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                     Office of the Press Secretary
                           (Dublin, Ireland)
For Immediate Release                                   December 1, 1995
                      REMARKS BY THE PRESIDENT
                      AND PRIME MINISTER BRUTON
                      IN AN EXCHANGE OF TOASTS
                            Dublin Castle
                            Dublin, Ireland               

8:35 P.M. (L)

MR. BRUTON: Mr. President, Finola and I heartily welcome you and your wife, Hillary Rodham Clinton, to our country. You have seen for yourselves and felt for yourselves the warmth of the affection and the admiration in which you are held throughout this island. The affection and admiration extends to you personally, to your administration, to the office that you hold, and particularly to the great country that you need.

We welcome, too, the bipartisan congressional delegation, representing your two great political parties who have come with you to Ireland.

Tonight is for remembering; it's for celebrating and it's for looking ahead. We think of past Presidents of the United States who have visited Ireland -- in June 1963, John Fitzgerald Kennedy captivated Ireland as he captivated the world. To us, he was not only a reminder of our past, but a vision of our future. We thank you for sending the late President's sister, Jean Kennedy Smith, to work with us now as your Ambassador. (Applause.)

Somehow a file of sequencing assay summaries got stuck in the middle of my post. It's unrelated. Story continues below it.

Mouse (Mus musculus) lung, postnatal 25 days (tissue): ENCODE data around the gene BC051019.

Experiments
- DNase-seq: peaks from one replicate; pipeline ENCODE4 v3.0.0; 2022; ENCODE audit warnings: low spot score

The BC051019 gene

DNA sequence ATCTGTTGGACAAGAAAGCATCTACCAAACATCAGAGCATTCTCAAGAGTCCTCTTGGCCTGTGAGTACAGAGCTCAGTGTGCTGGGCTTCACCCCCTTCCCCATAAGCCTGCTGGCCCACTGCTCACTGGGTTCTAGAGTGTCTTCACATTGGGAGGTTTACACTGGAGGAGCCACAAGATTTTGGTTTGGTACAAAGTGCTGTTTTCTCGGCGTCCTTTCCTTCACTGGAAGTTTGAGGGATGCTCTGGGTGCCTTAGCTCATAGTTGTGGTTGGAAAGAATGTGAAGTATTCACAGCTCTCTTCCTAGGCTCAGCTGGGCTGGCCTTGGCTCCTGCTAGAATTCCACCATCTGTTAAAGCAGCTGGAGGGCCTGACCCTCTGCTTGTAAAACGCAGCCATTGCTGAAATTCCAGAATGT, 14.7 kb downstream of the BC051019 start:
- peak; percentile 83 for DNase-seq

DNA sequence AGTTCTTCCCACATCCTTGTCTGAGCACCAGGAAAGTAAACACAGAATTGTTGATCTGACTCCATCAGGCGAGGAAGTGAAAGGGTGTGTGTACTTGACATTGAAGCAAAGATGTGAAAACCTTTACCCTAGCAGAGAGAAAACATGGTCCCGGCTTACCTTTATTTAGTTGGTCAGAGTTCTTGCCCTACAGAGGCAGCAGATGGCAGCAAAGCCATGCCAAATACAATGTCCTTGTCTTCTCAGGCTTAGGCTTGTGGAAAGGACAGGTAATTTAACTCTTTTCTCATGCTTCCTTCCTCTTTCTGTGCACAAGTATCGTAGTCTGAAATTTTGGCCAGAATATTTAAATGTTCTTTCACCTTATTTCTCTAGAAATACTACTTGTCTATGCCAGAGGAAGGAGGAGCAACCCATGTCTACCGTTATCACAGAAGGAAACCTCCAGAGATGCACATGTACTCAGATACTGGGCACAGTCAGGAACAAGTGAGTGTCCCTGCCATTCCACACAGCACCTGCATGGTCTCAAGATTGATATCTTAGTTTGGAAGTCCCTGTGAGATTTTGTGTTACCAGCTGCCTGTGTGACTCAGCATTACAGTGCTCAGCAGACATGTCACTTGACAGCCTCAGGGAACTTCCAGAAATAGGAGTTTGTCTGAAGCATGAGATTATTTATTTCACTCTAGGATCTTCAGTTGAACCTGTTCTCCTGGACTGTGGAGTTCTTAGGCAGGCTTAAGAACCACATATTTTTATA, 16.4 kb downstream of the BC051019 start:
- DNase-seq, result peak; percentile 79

The late President Richard Nixon visited this country in 1970. And President Ronald Reagan, who visited us in 1984, was, like you, a great friend of this country; a great man whose bravery in publicly acknowledging his illness has given courage, reassurance and consultation to millions across the globe who face the same challenge in their lives.

The ties which bind Ireland and the United States cover all human activity. The story of the Irish in America is the story of America itself. It's a tale of extraordinary success, shown in the presence here tonight of some outstanding Irish Americans. But to the spectacular achievements of the few must be added the lesser triumphs of the many -- Irish farmers and builders; policemen and nurses; teachers and firemen, who from Boston to San Francisco have made America what it is today.

In celebrating success let us not forget hardship. This is the 150th anniversary of the Great Famine which drove so many Irish to seek refuge in America, where they found a welcome and an ability to remake their lives through sheer hard work.

As Ireland itself changes, so, too, does its relationship with the United States. The highly educated Irish emigrants of the 1980s and 1990s are helping make America today a stronger and a better place. They moved back and forth between the old world and the new with facility and ease. And many returned here, having worked in the United States, to become part of the young internationally-minded, well-trained work force which, combined with a good tax and investment climate, make Ireland a natural home, a natural base for great United States cooperations like Intel, Motorola, Microsoft, and Abbott.

In the 74 years since the treaty of 1921, signed this week 74 years ago, this state of ours, born in fire, has transformed itself into a mature European democracy, secure in its ethos, open to the world and proud of its youth.

(Speaks in Gaelic.) (Applause.)

American political ideas of liberty, of government based on the consent of the governed and of the separation of powers, have inspired our Irish Constitution. Your Constitution also acknowledges the fact that people do not always agree. Your second President, John Adams, said that "America has been a theater of parties and feuds for nearly 200 years." Judging from your own recent experience, Mr. President, I think you might agree with him. (Laughter.)